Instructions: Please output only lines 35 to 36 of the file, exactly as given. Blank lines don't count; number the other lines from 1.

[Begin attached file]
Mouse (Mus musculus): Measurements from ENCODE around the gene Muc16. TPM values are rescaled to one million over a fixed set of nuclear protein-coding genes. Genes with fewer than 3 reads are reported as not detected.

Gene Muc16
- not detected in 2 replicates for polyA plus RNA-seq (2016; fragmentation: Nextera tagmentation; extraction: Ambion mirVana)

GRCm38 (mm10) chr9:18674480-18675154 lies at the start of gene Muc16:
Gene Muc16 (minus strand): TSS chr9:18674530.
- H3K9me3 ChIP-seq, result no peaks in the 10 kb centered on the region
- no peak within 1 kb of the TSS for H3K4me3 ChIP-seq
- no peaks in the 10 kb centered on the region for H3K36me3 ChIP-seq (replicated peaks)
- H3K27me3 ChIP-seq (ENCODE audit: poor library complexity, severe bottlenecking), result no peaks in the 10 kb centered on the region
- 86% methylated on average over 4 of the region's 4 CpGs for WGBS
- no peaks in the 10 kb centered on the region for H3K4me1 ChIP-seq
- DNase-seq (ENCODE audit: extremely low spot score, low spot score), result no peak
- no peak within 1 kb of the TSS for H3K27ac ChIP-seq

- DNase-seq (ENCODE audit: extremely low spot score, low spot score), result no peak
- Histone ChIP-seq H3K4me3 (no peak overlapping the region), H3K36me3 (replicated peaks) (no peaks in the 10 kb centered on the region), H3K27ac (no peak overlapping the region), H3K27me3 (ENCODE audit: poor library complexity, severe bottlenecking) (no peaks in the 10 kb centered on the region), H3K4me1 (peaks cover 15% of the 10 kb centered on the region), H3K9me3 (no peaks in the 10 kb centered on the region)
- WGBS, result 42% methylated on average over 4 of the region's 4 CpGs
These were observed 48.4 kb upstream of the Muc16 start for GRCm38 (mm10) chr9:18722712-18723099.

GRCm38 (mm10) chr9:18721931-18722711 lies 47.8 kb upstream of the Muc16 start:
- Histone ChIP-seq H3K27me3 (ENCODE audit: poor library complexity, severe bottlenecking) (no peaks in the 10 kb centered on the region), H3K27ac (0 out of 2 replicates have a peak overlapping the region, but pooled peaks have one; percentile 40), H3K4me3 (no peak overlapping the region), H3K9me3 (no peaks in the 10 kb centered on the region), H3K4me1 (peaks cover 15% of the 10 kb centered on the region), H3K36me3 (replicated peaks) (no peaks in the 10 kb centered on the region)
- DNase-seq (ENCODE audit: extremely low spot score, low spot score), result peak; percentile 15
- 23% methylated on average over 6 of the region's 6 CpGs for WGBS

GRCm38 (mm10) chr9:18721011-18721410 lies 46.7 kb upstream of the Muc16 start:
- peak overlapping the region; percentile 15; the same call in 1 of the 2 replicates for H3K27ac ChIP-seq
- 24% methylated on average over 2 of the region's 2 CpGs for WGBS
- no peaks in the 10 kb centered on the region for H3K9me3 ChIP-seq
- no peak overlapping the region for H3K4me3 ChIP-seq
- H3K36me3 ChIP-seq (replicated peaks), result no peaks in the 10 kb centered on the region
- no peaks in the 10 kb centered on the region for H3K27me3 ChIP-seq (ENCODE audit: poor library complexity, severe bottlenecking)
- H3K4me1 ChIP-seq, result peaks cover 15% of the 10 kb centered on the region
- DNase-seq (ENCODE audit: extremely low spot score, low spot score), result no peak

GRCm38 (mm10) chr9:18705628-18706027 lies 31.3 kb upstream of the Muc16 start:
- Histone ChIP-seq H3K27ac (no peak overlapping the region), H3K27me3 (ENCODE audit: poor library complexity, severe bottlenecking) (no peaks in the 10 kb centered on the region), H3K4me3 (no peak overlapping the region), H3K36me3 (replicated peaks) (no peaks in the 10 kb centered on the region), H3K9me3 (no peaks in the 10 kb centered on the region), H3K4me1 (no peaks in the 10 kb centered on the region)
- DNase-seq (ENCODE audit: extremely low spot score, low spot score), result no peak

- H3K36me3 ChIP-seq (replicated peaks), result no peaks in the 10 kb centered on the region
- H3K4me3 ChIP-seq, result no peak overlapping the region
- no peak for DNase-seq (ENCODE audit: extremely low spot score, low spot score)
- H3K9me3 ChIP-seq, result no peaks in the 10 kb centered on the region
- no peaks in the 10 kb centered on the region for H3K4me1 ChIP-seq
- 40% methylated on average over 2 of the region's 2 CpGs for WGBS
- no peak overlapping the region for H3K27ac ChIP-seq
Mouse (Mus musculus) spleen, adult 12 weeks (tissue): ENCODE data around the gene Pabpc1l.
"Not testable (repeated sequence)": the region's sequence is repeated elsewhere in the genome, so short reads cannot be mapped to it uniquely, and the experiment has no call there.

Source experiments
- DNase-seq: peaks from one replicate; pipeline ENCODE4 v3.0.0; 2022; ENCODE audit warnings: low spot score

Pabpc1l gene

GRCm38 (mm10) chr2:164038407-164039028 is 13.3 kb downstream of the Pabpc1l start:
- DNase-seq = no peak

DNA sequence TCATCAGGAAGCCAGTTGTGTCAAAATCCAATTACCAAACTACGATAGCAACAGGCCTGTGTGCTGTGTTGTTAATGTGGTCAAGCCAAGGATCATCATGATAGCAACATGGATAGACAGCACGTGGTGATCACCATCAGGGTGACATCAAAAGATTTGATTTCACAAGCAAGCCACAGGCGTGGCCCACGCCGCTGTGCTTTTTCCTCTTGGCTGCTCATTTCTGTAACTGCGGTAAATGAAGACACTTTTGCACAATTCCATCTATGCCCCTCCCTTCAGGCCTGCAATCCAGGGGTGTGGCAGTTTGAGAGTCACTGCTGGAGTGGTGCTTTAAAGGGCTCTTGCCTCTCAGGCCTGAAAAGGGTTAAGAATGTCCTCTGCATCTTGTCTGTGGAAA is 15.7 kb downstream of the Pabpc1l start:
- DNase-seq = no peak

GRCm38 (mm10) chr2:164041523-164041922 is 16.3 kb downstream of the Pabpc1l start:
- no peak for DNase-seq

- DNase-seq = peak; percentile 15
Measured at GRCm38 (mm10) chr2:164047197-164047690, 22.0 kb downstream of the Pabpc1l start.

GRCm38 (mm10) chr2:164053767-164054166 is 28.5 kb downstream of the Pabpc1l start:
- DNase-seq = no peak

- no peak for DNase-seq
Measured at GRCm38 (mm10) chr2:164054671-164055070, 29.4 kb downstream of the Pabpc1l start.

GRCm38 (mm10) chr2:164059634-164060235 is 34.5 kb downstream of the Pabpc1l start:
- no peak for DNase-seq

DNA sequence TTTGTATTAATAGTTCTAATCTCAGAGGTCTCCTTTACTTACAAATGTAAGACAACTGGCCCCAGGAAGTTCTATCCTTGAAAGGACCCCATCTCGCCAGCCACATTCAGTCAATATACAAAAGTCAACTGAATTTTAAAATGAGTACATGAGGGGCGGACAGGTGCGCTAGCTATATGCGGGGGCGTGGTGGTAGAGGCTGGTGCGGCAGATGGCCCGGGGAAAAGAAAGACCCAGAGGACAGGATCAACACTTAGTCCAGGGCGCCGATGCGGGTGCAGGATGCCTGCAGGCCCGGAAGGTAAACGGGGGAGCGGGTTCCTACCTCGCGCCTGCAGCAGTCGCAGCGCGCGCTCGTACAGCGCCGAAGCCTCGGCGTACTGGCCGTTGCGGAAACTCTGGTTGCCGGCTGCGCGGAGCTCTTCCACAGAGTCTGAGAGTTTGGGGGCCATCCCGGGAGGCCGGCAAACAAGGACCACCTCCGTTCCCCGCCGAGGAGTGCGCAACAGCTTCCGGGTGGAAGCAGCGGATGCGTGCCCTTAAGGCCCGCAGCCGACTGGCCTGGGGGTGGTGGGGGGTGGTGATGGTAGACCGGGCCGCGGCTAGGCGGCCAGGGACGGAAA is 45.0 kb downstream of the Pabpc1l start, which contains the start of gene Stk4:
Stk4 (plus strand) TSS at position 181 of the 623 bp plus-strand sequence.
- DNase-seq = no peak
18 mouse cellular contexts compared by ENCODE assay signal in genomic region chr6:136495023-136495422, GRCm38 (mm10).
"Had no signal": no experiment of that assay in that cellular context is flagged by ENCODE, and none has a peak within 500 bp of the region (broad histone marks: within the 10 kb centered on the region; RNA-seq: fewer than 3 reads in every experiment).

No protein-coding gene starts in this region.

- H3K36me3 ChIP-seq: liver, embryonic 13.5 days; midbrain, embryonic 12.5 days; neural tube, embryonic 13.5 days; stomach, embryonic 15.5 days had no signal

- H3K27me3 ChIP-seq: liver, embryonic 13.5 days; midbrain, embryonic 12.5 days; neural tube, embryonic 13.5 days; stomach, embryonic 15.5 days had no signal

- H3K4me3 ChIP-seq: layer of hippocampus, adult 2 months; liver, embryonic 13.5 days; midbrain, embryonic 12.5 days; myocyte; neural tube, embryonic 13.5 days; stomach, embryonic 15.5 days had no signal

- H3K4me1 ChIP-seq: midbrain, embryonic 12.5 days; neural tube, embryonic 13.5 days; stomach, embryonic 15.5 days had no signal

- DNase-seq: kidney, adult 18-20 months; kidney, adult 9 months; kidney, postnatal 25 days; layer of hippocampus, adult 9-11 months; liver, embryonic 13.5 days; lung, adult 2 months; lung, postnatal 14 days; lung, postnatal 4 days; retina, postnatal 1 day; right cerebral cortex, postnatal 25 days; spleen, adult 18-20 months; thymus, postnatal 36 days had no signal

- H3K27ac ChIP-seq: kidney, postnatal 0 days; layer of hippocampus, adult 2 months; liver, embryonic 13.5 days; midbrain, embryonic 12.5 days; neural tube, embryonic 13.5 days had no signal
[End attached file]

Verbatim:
- H3K4me3 ChIP-seq, result no peak overlapping the region
- no peak for DNase-seq (ENCODE audit: extremely low spot score, low spot score)